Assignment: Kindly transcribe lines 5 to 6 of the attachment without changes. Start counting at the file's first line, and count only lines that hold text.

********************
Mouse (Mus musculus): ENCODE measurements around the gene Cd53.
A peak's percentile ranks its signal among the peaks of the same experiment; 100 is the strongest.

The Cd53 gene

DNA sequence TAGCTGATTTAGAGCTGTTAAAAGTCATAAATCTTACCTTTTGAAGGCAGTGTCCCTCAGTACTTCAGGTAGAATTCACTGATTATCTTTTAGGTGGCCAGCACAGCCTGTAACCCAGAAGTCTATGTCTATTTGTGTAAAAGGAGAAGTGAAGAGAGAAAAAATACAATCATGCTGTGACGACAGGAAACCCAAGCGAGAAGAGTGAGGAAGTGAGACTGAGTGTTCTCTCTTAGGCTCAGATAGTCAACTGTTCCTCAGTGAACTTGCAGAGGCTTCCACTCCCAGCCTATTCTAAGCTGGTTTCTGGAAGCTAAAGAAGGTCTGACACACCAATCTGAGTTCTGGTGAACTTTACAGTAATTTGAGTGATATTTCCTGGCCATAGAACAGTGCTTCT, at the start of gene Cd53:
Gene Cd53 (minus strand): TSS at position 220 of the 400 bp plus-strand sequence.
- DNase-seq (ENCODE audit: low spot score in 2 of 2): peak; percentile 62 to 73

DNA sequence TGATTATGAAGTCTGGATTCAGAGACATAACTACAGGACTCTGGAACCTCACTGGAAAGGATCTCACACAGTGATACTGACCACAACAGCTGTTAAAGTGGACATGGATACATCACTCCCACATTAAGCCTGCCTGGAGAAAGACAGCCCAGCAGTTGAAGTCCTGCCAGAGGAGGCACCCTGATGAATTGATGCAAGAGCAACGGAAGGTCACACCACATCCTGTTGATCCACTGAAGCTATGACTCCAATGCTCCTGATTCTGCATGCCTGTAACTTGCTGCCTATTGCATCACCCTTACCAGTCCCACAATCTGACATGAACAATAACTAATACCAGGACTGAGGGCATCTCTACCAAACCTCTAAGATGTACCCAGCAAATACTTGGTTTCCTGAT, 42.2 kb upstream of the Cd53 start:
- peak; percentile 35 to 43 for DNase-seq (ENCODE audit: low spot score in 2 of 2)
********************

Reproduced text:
Gene Cd53 (minus strand): TSS at position 220 of the 400 bp plus-strand sequence.
- DNase-seq (ENCODE audit: low spot score in 2 of 2): peak; percentile 62 to 73